The different patterns of chromosome knobs and other diverse traits of maize have led McClintock, Randolph and Kato to independently suggest that modern maize stems from multiple domestications of its wild ancestor.
New evidence supporting at least two independent domestications from two different teosintes comes from the comparative morphology of the cobs and kernels of two ancient indigenous races of maize from Mexico. It appears that the emergence of the maize kernel from the cupulate fruit case of teosinte about 8,000 years ago was accomplished by two different systems during two or more independent domestications. Understanding these systems has a bearing on corn improvement. In the Nal Tel-Chapalote system, the kernel emerged by an elongation of the rachilla within the female spikelet. In the Palomero Toluqueno system, emergence was by way of an elongation of the kernel while its rachilla remained short. The present descendants with cobs based on rachilla elongation are most common in U.S. corn, especially in the Northern Flints. The second system, by kernel elongation, has among its descendants the Gourd Seed - Shoe Peg types and, to a lesser extent, the Southern Dents in general.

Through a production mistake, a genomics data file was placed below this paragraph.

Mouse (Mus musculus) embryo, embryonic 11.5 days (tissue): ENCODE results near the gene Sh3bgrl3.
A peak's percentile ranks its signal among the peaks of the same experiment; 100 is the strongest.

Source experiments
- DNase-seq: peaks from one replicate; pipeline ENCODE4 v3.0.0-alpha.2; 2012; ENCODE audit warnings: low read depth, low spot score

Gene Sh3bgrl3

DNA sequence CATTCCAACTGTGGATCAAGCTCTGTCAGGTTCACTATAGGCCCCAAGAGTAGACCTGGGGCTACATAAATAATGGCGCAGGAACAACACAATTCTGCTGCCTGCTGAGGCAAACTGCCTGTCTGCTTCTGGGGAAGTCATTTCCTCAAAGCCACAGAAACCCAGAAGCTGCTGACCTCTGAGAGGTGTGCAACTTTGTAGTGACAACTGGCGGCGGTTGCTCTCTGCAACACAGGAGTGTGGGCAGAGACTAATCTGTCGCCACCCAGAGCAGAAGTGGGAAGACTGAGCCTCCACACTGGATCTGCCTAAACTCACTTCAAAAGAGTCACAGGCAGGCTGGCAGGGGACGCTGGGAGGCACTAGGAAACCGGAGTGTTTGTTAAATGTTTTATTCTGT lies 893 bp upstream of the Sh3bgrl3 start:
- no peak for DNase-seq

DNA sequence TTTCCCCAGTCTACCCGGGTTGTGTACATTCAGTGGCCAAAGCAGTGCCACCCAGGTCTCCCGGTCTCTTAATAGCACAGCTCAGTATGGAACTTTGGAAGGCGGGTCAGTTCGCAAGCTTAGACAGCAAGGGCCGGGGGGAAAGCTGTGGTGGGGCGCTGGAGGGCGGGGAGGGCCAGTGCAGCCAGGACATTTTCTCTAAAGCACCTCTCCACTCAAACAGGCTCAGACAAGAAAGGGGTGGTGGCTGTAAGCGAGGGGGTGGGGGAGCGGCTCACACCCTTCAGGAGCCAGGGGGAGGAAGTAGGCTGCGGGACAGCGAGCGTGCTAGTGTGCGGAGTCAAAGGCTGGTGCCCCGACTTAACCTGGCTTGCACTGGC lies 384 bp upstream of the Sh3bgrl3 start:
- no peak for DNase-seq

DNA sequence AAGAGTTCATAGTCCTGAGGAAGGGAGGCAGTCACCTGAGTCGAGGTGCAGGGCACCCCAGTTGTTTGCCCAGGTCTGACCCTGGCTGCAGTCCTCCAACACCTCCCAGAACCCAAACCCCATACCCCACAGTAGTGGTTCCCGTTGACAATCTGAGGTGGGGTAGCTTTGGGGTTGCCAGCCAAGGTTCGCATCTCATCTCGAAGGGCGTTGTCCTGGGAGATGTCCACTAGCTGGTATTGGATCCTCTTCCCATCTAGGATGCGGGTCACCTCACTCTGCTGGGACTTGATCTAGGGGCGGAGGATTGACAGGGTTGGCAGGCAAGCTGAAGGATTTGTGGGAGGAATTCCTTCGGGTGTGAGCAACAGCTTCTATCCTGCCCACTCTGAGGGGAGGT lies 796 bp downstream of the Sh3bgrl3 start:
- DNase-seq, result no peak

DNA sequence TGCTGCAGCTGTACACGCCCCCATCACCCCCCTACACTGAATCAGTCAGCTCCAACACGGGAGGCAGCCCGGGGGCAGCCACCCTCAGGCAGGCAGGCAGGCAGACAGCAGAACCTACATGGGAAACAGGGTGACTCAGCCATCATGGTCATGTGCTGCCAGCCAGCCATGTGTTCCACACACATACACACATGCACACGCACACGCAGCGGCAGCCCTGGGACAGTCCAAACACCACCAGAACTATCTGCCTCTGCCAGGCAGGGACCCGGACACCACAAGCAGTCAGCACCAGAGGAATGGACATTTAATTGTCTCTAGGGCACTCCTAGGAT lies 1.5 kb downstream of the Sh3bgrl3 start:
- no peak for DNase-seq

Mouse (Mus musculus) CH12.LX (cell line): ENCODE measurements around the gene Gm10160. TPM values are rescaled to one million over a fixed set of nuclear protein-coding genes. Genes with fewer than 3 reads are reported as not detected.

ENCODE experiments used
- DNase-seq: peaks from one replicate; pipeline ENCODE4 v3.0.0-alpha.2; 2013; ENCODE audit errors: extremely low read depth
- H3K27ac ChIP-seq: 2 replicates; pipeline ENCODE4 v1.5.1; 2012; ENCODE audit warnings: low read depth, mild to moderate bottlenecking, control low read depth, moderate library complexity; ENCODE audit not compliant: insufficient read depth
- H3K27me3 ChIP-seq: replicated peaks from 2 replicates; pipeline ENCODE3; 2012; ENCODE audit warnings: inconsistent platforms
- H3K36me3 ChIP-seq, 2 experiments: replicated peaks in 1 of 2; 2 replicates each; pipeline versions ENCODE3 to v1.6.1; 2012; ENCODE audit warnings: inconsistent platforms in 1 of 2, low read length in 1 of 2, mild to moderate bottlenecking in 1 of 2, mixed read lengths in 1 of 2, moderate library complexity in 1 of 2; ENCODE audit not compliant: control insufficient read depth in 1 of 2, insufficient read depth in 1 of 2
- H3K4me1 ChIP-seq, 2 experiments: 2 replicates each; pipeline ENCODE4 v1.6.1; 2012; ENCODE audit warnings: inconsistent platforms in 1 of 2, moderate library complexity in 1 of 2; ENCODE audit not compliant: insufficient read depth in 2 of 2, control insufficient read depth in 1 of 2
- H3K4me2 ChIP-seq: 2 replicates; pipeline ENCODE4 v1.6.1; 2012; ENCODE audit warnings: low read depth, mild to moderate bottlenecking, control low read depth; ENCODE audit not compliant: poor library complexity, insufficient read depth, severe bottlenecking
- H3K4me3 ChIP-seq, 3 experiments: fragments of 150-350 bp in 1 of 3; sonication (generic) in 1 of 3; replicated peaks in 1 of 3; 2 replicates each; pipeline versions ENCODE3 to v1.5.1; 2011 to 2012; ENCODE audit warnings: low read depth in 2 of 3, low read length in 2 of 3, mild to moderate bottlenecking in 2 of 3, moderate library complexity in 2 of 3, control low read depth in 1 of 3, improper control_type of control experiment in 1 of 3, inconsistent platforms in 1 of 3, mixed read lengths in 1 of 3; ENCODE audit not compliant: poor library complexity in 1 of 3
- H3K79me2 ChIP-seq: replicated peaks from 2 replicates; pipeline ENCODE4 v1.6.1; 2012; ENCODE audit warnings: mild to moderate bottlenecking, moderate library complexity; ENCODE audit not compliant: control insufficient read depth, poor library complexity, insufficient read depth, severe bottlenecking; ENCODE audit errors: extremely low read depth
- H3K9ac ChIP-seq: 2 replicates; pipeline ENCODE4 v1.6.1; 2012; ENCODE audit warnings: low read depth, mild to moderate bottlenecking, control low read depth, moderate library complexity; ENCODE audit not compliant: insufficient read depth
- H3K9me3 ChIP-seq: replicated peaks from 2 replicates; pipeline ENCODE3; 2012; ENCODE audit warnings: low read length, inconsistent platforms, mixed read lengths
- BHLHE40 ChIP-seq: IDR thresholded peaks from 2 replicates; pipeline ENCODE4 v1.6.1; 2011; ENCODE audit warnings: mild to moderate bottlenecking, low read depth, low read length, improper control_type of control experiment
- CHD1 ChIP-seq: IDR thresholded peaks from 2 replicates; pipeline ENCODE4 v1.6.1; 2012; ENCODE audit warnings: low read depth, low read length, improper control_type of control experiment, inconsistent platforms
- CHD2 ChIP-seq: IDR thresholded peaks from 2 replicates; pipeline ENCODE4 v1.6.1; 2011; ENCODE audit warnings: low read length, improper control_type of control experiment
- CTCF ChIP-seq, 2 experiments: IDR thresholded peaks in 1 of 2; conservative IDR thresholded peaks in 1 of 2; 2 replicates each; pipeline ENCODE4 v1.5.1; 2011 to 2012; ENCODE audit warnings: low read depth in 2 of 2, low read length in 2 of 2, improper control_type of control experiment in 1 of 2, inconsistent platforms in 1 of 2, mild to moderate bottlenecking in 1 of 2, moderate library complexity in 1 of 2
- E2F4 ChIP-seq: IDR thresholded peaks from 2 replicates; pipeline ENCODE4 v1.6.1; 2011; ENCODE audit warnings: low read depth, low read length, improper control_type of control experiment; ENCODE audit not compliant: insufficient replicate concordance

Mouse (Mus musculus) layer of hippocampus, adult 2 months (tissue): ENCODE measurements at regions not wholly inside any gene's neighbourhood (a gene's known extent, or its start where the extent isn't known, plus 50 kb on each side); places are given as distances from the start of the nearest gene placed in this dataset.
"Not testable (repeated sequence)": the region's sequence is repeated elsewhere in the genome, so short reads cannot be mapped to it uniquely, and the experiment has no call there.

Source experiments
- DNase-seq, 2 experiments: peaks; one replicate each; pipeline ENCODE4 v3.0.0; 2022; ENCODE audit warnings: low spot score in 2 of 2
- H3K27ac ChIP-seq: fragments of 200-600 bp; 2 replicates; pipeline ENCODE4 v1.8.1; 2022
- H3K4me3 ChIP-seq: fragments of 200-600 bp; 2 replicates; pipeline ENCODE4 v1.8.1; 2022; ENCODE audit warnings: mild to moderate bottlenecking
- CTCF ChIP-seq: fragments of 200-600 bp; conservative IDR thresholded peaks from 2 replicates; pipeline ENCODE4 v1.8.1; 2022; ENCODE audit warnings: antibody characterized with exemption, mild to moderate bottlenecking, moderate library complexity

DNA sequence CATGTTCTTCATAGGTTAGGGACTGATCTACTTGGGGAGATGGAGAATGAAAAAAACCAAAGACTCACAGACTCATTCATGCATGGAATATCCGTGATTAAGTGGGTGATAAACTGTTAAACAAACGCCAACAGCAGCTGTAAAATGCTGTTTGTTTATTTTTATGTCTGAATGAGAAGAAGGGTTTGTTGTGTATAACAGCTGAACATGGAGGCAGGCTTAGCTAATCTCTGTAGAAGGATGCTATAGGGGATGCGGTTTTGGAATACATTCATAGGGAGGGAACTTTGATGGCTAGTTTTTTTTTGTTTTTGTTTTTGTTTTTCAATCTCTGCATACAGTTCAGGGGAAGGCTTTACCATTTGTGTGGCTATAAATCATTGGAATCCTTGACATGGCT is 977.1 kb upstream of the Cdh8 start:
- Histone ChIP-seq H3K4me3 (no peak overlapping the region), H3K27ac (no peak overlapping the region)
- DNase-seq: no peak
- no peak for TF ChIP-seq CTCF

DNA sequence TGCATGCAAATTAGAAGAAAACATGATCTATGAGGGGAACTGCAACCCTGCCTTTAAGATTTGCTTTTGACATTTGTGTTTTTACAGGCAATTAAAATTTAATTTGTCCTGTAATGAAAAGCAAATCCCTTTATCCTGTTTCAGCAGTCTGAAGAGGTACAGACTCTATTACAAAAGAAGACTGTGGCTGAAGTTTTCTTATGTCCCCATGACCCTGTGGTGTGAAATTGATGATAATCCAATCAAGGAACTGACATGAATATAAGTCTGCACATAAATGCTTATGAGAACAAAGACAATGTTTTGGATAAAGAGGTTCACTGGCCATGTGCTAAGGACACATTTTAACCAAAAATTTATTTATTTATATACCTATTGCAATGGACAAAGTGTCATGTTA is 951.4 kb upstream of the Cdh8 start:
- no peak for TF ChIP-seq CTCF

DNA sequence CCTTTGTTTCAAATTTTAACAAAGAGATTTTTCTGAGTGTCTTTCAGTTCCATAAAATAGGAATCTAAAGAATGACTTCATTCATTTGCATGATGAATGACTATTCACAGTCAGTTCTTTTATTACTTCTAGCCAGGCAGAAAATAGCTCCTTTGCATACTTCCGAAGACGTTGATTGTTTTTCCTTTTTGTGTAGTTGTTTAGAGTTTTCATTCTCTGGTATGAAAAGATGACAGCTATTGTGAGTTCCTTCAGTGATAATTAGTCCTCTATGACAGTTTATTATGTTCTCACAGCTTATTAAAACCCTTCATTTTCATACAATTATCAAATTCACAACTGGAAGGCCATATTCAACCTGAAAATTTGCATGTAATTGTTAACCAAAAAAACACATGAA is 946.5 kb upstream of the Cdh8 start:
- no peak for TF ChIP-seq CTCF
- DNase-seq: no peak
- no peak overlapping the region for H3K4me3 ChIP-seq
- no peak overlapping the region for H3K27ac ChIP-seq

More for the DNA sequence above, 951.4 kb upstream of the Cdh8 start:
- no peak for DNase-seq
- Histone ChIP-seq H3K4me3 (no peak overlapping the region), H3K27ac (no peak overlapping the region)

The Corn Belt Dent is known from historical records to be a hybrid between the Southern Dents and Northern Flints. Much of its heterosis appears to stem from combining these diverse parents. Further back, the source of the heterosis may stem in part from either early isolates of domesticated teosinte or from independent domestications of two different teosintes.
It is suggested that the Nal Tel-Chapalote system came from domesticated Guerrero teosinte while the Palomero Toluqueno system came from Chalco teosinte.
Walton C. Galinat
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